There is a wealth of knowledge on this topic. My advice? Training, training, training. There’s a lot available if you google it. Many riders I know take at least 1 course every 2 years, even though they’ve been riding over 20 years.

    Me? I don’t commute and avoid traffic as much as possible.
    #7
  8. Wind_Rider

    Wind_Rider Been here awhile

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    One thing that is hard about ADVRider is that people here come from all kinds of different countries and riding environments. One great solution for one environment doesn't translate to all environments.

    I rode for many years in Idaho USA and for that environment I had adopted a bright sliver helmet and silver/gray riding jacket. In Idaho riding I was almost always in the sun and the sliver helmet would light up like a beacon. Very visible. Idaho traffic is generally not that dense. This worked well for Idaho riding.

    I also lived for 3 years near Portland OR in the Pacific Northwest. Riding there using the same strategy was a disaster. For a lot of the year the sun does not shine and every day is flat gray light. All things are shades of green and gray. My riding gear from Idaho made me almost invisible. Along with that the traffic is more dense and a lot of drivers are not very motorcycle aware.

    To survive my time in Oregon I changed to HighViz Helmet and HighViz Olympia Dakar jacket and added a flashing LED brake light bulb. I felt like this worked well for that environment and I was much more visible and had fewer encounters of cagers trying to kill me after the change to HiViz gear and flashing brake light.

    However, cagers did still try to occasionally kill me. HiViz riding gear is not the ultimate solution, it only helps in some riding environments. I have never felt that it hurt to make myself more visible to cage pilots.

    The best solution is to ride like you are invisible and always assume that the vehicles around you are going to try and kill you but adding HiViz gear to the mix can help and especially in the rain or flat light.
    #8
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  9. PARDAL1970

    PARDAL1970 Going somewhere...

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    The helmet (even if you consider it small)is always the highest point of the bike/rider combo so it the more visible one. Therefore I always, always buy white (or clear colored) helmets and I recommend everybody to do so. The jacket/ vest is also important especially when in low visibility conditions. Nevertheless the most important thing is to be aware that, no matter what you wear, you have to ride assuming NOBODY can see you. This is the rule ALWAYS (sorry for the Caps but it’s the best way to enforce the idea).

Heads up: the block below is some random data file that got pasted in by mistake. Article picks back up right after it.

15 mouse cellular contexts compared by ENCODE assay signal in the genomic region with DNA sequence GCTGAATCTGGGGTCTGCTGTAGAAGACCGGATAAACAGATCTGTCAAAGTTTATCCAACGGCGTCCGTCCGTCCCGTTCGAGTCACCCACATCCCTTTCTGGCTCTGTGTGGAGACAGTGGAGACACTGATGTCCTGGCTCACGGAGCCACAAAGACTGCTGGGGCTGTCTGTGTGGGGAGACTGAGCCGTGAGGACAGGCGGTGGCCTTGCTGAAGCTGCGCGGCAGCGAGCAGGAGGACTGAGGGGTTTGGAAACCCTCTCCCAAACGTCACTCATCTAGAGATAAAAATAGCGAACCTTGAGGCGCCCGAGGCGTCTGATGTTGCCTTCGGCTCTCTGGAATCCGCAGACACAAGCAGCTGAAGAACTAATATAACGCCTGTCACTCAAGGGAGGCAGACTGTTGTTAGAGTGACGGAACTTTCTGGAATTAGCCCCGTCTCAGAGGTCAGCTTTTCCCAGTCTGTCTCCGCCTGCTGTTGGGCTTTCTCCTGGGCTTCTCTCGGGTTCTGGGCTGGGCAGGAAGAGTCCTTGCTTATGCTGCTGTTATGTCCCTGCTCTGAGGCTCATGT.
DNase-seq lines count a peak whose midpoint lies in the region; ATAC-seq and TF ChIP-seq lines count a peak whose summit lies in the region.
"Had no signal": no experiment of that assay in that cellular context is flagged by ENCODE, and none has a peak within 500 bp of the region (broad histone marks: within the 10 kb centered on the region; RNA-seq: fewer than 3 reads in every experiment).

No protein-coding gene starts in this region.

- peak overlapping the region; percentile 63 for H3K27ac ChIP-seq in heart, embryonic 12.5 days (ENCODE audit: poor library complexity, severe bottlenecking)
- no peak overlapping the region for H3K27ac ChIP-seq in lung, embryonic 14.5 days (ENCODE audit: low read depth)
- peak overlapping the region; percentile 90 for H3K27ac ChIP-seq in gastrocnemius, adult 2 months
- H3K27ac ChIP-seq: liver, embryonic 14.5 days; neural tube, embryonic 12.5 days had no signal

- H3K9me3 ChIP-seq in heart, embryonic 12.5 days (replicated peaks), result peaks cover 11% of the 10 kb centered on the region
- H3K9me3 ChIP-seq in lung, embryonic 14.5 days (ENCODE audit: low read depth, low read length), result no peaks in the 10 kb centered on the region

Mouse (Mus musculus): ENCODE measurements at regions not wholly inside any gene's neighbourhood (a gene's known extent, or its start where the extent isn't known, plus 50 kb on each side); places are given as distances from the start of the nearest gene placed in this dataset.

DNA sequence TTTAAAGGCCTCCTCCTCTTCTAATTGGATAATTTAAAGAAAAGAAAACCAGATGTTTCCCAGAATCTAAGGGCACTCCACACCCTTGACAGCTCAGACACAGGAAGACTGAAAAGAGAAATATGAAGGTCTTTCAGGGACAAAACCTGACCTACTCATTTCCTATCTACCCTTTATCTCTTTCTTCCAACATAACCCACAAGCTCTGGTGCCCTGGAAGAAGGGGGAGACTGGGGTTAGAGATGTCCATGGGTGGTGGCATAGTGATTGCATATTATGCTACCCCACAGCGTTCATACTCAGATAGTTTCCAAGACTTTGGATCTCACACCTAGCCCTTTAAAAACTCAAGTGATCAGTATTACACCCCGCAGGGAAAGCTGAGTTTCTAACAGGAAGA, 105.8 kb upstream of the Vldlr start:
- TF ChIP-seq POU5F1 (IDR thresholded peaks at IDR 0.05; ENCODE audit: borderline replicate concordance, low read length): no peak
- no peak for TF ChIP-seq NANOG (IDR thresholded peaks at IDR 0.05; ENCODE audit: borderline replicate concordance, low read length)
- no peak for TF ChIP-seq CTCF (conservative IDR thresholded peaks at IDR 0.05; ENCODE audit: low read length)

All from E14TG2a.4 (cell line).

Enviado do meu iPhone usando o Tapatalk
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  10. CaptCapsize

    CaptCapsize Been here awhile

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    I am a big fan of Hi Vis, flashing tail lights, auxiliary light and anything to make you more visible. One thing that really helps for side road traffic and left turners is to weave in your lane as you approach. There is a video which describes it as the SMIDSY weave. My personal observation is it really helps. Our visual system does not easily detect something coming directly at you, because the only clue is the change in size of the approaching object. Our brain is good at detecting lateral movement.
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  11. ZappBranigan

    ZappBranigan Still Riding

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    Yep, I'm a believer. I wear a bright yellow reflective vest over my outer jacket, also bright yellow helmet. My BMW (which is also yellow) has LED lights down low, by the engine cases, and they are always on if I'm riding in traffic.